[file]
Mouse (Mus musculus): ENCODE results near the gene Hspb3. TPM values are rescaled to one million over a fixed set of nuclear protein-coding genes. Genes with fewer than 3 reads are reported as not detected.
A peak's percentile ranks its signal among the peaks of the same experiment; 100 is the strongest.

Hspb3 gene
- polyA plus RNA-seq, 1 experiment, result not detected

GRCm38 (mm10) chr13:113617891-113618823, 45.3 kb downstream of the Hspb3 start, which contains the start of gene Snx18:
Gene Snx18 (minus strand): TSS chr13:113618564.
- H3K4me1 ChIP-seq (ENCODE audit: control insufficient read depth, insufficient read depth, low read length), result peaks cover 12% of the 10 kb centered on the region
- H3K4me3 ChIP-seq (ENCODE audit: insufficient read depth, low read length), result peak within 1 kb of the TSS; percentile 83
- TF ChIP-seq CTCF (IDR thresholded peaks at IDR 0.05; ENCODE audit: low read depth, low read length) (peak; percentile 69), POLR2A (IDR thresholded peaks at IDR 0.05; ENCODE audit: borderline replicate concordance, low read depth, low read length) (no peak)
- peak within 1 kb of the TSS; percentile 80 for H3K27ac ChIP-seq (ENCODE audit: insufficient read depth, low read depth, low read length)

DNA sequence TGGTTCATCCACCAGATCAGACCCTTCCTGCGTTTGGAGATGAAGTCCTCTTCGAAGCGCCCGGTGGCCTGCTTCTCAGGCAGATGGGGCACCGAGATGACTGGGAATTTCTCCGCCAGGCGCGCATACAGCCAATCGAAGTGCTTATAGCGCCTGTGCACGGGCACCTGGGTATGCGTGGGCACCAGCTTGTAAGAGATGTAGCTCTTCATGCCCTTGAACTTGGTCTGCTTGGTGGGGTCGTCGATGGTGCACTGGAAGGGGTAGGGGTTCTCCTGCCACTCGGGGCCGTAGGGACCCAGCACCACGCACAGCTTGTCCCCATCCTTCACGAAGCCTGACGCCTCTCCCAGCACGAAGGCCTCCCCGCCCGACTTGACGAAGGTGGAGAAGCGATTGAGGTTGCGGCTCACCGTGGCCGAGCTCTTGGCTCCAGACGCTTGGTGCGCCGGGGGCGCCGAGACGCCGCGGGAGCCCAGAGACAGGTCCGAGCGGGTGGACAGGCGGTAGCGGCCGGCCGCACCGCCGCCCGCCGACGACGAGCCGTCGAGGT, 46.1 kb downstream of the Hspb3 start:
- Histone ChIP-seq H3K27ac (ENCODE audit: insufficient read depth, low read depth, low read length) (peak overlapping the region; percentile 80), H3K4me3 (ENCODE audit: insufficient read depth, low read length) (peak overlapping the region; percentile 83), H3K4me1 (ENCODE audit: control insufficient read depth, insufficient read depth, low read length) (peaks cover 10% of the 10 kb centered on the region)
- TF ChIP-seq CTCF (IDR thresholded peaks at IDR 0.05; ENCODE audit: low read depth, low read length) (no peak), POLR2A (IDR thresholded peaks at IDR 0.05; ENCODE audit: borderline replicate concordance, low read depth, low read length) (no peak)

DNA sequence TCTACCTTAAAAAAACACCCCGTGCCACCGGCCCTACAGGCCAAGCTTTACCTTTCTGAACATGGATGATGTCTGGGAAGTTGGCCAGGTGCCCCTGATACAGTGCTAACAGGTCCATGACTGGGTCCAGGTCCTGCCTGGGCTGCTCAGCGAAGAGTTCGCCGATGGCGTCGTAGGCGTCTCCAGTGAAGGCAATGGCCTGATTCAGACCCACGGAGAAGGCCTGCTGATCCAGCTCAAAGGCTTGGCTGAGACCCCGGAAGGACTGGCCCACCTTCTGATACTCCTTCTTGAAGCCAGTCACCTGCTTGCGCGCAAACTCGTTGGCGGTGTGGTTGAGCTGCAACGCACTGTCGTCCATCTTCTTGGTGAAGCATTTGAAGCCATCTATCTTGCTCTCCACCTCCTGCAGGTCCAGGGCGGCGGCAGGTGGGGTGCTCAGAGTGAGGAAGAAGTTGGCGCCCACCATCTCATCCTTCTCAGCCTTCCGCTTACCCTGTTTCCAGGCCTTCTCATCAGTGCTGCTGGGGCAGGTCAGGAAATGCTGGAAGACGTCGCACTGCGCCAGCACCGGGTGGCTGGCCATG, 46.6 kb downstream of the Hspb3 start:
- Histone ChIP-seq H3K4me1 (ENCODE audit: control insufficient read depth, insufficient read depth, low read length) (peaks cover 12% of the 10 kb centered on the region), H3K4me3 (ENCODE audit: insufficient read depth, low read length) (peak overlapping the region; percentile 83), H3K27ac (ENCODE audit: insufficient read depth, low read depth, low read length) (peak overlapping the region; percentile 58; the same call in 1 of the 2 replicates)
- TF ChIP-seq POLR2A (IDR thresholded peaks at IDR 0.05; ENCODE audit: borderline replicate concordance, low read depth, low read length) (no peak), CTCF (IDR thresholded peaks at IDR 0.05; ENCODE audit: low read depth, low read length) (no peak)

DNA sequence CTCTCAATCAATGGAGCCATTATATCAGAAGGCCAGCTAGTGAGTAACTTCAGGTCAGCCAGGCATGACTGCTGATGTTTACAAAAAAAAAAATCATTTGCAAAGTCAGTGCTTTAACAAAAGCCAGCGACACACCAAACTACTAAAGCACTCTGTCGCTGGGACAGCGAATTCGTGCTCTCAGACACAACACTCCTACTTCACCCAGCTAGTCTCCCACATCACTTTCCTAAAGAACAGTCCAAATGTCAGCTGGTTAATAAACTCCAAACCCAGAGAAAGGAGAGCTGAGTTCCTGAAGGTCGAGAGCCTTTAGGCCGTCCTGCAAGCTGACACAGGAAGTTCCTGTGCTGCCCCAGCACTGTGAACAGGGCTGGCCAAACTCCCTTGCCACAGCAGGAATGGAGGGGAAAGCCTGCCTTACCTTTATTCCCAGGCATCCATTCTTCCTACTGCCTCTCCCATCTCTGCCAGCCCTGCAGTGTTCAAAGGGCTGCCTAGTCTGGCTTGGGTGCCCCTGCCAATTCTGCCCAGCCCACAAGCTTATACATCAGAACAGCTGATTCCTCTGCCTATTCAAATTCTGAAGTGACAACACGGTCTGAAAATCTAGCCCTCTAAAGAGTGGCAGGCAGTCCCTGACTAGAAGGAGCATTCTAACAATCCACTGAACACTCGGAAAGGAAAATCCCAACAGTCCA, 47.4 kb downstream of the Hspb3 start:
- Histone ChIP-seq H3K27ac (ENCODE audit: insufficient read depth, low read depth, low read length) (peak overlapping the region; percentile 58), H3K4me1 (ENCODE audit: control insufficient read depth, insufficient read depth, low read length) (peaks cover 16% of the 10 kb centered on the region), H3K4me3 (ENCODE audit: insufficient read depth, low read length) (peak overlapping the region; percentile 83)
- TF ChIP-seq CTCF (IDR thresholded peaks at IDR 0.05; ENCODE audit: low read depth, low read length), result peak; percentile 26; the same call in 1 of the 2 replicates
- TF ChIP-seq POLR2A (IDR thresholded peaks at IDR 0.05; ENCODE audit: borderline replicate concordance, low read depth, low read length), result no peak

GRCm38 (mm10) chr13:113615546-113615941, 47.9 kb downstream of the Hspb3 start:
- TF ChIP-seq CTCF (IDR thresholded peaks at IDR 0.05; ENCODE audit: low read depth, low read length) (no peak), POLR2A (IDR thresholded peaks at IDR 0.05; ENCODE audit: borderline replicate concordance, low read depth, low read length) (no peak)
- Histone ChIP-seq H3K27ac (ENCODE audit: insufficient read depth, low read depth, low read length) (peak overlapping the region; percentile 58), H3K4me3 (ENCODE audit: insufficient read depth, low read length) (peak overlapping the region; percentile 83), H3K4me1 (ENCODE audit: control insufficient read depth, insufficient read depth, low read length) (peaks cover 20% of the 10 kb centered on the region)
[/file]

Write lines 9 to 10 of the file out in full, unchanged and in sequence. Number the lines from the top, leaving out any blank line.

- TF ChIP-seq CTCF (IDR thresholded peaks at IDR 0.05; ENCODE audit: low read depth, low read length) (peak; percentile 69), POLR2A (IDR thresholded peaks at IDR 0.05; ENCODE audit: borderline replicate concordance, low read depth, low read length) (no peak)
- peak within 1 kb of the TSS; percentile 80 for H3K27ac ChIP-seq (ENCODE audit: insufficient read depth, low read depth, low read length)